“The fact they signed him on a three-year contract shows how much interest they have in Terry. It won’t faze him as he’s got two very solid years under his belt in the Irish league and he’ll bring that experience to England. He’s not going over as a 16-year-old, he’s an experienced Irish League footballer and he’ll be well prepared.”
McKeever also said that the soccer starlet is a fantastic ambassador for Holy Trinity College given all that he has already achieved in his young career.
“I remember Terry being academically very strong. He studied Sports Science in Holy Trinity and he was heavily involved in the PE department. At any tournaments or Gaelic matches, he was fit to help out or referee. He was a real leader for us, he’s a great ambassador for Holy Trinity and we as a school are exceptionally proud of his achievements.”
So what exactly does Devlin bring to the table on the soccer field? We spoke to lifelong Glentoran fanatic Ian Clarke, a recent director at the club, who says he was astonished by Devlin’s progress in his season at the club.
“It’s incredible, he signed on the last day of the transfer window last August alongside a few other young lads who seemed to have a future, but Terry got into the team very early in the season and never left it.
“He was runners up in the supporters vote for player of the year, he was just unlucky that Bobby Burns had such a great season for us.
“It was a hell of an achievement when you consider it’s a team with players like Jay Donnelly, Conor McMenamn and Aidan Wilson.
“As the season went on he just seemed to get better and better, the wee lad’s a machine, a fantastic footballer, and of all the players from Glentoran who’ve tried their hand across the water, there’s very very few who have a better chance of making it than Terry.”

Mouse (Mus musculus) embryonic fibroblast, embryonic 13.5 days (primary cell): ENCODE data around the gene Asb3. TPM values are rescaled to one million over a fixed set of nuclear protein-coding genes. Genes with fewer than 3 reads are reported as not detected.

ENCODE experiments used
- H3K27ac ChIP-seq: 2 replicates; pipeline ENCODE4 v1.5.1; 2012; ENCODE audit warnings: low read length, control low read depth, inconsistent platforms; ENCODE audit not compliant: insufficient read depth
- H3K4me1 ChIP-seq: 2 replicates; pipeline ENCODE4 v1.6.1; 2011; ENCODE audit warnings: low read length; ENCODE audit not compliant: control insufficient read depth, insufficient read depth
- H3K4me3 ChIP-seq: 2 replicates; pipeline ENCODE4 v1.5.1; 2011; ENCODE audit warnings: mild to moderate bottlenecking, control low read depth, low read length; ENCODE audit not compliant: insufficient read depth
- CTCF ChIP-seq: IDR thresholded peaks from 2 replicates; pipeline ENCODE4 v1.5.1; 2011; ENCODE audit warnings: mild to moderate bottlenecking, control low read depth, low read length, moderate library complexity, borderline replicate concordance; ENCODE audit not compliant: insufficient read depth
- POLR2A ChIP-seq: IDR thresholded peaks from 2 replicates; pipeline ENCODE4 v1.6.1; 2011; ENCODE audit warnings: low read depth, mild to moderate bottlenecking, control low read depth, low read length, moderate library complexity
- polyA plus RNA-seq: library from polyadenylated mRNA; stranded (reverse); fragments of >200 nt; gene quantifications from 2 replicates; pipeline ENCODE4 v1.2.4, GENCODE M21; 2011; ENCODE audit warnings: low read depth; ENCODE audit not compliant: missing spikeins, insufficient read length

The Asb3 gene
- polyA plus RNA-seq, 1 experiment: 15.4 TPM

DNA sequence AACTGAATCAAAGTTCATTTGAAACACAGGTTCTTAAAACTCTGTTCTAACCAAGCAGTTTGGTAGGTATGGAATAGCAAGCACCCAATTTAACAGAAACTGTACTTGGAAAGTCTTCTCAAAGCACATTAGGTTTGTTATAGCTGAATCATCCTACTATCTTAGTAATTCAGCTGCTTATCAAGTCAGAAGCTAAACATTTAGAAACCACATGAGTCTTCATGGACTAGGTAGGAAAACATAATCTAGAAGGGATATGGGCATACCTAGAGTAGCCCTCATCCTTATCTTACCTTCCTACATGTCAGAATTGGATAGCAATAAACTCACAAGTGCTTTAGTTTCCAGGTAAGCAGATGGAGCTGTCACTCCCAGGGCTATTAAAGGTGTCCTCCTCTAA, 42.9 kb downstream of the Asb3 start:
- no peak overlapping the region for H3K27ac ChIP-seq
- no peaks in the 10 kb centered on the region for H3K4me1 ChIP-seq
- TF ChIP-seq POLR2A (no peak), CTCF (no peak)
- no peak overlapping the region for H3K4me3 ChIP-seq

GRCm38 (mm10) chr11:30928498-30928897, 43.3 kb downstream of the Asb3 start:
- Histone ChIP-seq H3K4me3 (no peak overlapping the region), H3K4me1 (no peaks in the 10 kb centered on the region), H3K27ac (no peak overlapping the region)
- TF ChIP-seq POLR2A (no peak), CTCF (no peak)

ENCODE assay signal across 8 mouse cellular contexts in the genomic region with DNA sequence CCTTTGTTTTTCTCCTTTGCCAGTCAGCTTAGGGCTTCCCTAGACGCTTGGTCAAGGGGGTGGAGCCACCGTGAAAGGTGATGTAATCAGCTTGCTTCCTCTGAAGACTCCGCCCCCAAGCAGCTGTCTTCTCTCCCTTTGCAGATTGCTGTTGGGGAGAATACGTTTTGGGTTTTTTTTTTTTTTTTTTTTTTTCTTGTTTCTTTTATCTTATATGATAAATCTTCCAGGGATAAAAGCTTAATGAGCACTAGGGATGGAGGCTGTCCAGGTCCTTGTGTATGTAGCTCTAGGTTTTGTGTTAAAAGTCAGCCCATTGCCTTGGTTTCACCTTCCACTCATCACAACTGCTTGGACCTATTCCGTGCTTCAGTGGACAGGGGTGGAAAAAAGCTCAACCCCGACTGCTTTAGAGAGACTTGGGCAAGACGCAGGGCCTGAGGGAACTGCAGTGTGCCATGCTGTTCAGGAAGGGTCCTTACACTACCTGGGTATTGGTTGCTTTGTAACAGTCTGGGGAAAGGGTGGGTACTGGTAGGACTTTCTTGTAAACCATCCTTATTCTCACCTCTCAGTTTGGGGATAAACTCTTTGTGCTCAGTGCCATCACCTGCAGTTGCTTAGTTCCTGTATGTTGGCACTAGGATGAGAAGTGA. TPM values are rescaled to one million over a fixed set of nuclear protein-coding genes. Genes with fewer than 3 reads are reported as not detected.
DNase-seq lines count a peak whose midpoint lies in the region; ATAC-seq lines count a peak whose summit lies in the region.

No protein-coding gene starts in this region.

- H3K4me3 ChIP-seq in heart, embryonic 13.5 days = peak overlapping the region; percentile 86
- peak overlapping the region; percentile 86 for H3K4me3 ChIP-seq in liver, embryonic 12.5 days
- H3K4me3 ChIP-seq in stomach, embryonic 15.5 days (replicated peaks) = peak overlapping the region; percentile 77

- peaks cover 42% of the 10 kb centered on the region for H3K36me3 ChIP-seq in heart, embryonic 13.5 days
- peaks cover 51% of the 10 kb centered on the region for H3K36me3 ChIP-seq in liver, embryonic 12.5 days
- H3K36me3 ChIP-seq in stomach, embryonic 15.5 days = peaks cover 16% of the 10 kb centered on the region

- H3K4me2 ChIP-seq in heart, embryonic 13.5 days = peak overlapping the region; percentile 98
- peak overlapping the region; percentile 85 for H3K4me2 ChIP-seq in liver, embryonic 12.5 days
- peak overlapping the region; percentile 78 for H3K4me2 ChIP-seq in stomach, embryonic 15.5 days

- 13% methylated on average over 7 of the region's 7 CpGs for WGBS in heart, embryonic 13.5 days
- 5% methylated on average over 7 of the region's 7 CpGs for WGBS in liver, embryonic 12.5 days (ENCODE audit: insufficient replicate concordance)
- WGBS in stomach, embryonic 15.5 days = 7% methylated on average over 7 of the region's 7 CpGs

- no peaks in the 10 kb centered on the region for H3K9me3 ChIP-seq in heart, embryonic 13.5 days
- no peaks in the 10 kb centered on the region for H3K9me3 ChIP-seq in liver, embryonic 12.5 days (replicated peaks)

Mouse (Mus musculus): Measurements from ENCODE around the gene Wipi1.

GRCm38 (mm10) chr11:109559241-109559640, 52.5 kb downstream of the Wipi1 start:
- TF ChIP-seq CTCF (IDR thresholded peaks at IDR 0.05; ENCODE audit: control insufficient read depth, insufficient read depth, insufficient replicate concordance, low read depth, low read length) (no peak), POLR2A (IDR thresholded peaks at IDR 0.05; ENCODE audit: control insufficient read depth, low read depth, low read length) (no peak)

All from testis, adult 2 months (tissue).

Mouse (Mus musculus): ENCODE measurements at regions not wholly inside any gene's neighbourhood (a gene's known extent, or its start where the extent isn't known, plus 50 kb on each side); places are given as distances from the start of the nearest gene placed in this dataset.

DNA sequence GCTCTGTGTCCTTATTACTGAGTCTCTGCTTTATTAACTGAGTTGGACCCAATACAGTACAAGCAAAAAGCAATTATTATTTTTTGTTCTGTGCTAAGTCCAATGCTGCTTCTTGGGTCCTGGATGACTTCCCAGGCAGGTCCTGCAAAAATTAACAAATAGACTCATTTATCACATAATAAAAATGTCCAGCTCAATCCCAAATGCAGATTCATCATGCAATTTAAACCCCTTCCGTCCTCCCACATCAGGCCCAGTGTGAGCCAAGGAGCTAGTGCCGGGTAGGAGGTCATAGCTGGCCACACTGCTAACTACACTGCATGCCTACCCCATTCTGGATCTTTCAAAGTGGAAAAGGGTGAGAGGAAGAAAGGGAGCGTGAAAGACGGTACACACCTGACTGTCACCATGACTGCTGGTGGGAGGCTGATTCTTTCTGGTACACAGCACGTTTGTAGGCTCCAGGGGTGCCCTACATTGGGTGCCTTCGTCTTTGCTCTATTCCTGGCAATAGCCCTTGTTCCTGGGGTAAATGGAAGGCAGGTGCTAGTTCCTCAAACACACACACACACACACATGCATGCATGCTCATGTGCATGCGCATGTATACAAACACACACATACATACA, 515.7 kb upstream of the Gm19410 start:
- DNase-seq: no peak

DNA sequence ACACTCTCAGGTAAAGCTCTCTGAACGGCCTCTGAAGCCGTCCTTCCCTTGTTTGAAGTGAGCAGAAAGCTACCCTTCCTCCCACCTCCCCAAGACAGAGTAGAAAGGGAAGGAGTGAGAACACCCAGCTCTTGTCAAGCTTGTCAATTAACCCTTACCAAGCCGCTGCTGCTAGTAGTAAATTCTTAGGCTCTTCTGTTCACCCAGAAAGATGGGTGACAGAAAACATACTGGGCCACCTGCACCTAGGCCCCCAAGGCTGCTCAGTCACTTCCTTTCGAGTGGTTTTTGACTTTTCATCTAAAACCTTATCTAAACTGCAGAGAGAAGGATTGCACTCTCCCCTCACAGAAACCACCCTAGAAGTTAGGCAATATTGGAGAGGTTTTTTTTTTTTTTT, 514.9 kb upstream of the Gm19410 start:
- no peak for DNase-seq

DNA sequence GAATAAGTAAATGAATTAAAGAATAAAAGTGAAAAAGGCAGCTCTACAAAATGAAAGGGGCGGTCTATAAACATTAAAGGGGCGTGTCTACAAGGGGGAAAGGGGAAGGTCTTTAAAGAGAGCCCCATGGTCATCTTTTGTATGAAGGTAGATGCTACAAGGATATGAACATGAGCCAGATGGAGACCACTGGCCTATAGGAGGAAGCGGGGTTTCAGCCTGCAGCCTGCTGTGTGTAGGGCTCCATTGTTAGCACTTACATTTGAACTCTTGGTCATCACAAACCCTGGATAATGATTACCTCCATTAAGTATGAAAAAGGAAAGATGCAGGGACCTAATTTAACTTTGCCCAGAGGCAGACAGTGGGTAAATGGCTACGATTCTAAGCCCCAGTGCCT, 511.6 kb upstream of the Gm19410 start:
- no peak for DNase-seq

Devlin excelled in an attacking midfield role and also starred in their memorable cup run in the Europa league. Clarke says no-one at the club was surprised that his stint at the Glens has turned out to be a short one.
“I think everybody thought it was inevitable, that he’d move. Last season he played 44 games for us and scored six goals from midfield. It’s incredible for a lad who seemed to go below the radar at the Swifts. He came in and we put together a very good run in Europe, and it was him, Bobby Burns and Rhys Marshall who really drove us on at midfield. The best thing I could say about him is that he played like a captain, there’s nothing the lad couldn’t do.”
The million dollar question is whether Devlin can carve out a long-term professional career for himself at England or elsewhere
Time will tell but Clarke is hopeful.
“It’s a lottery at times, it depends what club they go to, and how the club looks after them, especially at Terry’s young age as you’re going into a very competitive environment.
“The way they announced him, it struck me that they were presenting him as a first-team player, and the manager said they expect him to play a role for their first team this season.
“Some fellas just have it, and Terry’s one of those fellas. He’s physically strong, he’s quick, he’s talented. He’s the modern midfielder. I expect him to make it and expert him to play at International level as well. He was a fantastic addition to our team and we really will miss him.”
Devlin is following a path similar to that of fellow Tyrone man Niall McGinn. McGinn, now 35, played alongside Devlin last season at the Glens.
“Terry has all the attributes to make it in the professional game,” added the former Celtic and Aberdeen player.
“He’s got a lot of quality and to boot has a great attitude and tremendous work ethic. He has firmly established himself in the senior game with Dungannon Swifts and Glentoran and that will stand him in good stead.”